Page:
Last, but not least, we drove down to Santa Fe, NM for the Century ride.  We had Kristi and Billy join, as well as Jeremy.  The man-friend's life-time friend.  It was supposed to get hot, and in my eyes, I was up for a fairly easy, but long ride.  

The ride started going mostly downhill, which was a nice warm up... slowly getting the legs going, but not pushing it too hard.  Shortly, the downhill turned into more of a flat with rolling hills. Ah, this is what I'm used to.  The rolling hills, shortly turned into just straight up, big, long climbs.  My small ring was making my gear shifting a hard task since the rear derailleur was not liking it AT ALL.  It was cracking and jumping gears and overall it just made it impossible for me to ride on my small ring.  At the top of a long hill, Jeremy helped adjust it and he fixed it!!  I was a happy camper... since then, climbing became easy.  

That was good, since shortly after our second food stop, we encountered the hardest climb I've ever done.  Luckily, no one pushed it harder than they should've and we all maintained our energy levels fairly high.  

Close to the end, around mile 90, right before the last climb of the ride, there was the best aid station I've ever seen in any race.  It wasn't much of an aid station as it was just some nice people handing out popsicles!!  YES, POPSICLES!  BEST THING EVER!!! I got an orange one and was SO careful to not drop it... saw so many popsicle sticks on the ground close to the tents that I was certain many people had dropped theirs. I didn't... ate it all and it was glorious.  It was OF COURSE the highlight of the event.  In the end, the question definitely was: "Did you see the popsicles?  Did you get one?" and the answer was always: "Duh?!? Of course I did!"  Now I want my support crew to give out popsicles to our crew.  Yum.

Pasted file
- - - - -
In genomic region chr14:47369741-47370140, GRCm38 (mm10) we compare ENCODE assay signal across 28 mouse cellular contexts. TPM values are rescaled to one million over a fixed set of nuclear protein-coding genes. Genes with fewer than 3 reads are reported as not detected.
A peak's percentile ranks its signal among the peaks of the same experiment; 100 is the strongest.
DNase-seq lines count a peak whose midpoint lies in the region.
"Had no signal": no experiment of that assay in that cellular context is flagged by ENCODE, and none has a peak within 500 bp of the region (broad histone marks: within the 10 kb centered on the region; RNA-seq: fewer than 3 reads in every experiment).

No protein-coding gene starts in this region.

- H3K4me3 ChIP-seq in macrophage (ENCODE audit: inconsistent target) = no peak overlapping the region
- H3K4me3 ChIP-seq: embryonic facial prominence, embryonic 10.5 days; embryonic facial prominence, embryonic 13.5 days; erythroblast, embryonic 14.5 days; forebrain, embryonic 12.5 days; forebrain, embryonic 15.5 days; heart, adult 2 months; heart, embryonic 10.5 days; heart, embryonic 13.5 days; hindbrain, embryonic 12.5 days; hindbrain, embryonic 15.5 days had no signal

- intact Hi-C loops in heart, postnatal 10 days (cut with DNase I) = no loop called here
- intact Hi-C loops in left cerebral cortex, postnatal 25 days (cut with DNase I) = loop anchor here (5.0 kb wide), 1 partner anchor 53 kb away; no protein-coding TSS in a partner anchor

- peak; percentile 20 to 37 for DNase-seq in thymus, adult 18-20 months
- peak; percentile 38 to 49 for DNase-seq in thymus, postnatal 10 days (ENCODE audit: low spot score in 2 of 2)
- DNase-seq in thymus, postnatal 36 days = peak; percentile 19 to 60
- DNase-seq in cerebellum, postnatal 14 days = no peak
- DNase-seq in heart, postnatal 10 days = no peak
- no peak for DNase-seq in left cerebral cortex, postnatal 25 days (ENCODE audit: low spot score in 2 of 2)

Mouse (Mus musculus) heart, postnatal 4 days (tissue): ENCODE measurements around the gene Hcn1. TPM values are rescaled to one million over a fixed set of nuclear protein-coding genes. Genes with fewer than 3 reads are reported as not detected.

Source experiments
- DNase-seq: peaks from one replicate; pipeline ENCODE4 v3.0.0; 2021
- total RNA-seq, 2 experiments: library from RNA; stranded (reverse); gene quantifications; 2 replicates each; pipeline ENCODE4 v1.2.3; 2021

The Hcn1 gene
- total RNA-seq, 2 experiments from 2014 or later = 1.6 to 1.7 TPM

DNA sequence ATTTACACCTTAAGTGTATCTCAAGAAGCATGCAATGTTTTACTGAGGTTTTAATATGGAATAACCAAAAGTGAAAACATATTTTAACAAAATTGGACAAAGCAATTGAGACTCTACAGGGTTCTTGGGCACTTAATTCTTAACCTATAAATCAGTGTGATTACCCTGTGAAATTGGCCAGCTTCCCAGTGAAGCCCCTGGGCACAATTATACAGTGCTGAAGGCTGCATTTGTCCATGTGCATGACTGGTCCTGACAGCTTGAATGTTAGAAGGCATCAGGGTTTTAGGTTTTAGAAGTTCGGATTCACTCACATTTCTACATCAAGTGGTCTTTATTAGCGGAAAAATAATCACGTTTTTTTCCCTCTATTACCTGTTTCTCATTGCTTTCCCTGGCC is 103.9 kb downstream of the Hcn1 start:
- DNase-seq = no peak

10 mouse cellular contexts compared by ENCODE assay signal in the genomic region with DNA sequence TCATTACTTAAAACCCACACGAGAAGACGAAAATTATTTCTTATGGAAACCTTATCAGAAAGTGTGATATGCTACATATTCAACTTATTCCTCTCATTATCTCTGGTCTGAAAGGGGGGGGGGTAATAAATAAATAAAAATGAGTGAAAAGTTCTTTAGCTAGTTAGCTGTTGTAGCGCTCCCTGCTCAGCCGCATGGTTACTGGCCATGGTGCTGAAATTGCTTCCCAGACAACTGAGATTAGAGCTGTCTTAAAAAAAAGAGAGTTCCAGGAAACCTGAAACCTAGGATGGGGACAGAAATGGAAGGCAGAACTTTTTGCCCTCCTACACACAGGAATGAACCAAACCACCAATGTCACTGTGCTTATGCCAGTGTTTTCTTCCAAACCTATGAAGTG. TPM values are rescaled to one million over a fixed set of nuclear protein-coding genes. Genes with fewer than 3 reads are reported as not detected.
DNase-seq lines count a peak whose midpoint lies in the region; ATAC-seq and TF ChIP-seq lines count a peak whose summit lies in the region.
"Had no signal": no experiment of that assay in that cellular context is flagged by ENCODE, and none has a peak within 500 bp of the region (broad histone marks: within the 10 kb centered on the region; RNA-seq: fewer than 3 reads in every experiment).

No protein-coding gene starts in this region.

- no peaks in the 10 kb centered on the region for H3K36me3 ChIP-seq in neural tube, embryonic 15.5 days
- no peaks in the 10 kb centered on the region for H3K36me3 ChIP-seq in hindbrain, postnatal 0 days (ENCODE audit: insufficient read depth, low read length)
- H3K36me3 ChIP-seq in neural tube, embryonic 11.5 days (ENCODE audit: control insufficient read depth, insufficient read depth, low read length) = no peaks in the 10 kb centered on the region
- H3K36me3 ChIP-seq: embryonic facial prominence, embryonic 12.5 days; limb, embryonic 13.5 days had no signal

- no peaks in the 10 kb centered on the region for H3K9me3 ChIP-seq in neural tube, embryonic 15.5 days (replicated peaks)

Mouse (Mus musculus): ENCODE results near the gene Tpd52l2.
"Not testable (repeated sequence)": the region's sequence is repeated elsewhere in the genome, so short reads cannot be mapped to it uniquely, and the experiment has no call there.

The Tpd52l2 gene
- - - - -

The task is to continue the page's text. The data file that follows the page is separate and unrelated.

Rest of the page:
I finished strong and felt great.  Kristi was right behind me.  We both felt strong.  The guys: Chuck and Jeremy, got to the finish 5-10 minutes after us.  Chuck's first century and he rocked it, because Kristi and I were certainly pushing it at times.  And Billy, Kristi's man... came a few minutes after the guys.  Also his first Century.  Congrats guys! You survived some Ironman training.  Lucky them, they don't have to sit on their bikes for a while.  :) 

Santa Fe Ride - Elevation Profile

Friday, May 4, 2012

How to run correctly

Just like I shared my very wise knowledge letting you all know how to swim faster, here's some info on how to run correctly:

Flight booked

Done deal.  This week I got my PTO approved and bought my plane ticket to fly out to Coeur D'Alene.  So scary to think that Ironman is less than 2 months away.  Ironman CDA, here I come.

Thursday, May 3, 2012

One third at 80%, Second third at 90%